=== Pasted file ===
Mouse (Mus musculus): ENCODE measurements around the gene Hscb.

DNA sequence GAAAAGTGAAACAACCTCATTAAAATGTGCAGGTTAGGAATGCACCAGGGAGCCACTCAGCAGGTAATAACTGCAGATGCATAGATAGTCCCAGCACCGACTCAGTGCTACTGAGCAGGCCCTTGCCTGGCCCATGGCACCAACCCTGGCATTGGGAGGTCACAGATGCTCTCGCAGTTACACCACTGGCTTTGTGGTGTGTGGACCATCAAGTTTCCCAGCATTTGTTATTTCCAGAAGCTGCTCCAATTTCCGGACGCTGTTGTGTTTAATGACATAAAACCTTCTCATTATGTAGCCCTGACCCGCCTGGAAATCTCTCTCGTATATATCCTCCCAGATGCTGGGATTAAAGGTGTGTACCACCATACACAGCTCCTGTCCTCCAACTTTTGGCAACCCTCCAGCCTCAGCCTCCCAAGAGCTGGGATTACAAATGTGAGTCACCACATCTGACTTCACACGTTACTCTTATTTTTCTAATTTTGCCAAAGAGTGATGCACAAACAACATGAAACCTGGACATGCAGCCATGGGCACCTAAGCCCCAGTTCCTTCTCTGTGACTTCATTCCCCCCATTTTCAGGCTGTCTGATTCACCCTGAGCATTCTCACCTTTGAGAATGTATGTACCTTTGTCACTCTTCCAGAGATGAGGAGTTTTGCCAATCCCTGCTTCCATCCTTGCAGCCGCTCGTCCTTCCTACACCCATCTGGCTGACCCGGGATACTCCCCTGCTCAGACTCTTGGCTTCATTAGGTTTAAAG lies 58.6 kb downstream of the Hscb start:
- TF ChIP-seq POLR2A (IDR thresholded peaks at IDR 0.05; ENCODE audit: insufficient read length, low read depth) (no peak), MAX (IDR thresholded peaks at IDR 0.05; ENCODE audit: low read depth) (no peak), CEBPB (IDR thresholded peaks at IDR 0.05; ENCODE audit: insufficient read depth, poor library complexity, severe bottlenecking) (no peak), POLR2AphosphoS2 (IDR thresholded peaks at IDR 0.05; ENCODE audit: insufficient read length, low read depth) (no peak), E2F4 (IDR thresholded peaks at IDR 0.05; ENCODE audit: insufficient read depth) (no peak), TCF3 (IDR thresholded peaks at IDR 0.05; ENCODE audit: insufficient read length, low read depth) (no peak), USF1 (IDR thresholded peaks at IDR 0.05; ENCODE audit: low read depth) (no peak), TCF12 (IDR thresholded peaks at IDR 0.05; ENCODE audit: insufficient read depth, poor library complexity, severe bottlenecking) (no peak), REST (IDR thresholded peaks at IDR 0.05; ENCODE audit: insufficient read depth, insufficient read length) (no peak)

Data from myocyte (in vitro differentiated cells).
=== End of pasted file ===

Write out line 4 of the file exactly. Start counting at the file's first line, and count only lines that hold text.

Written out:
Data from myocyte (in vitro differentiated cells).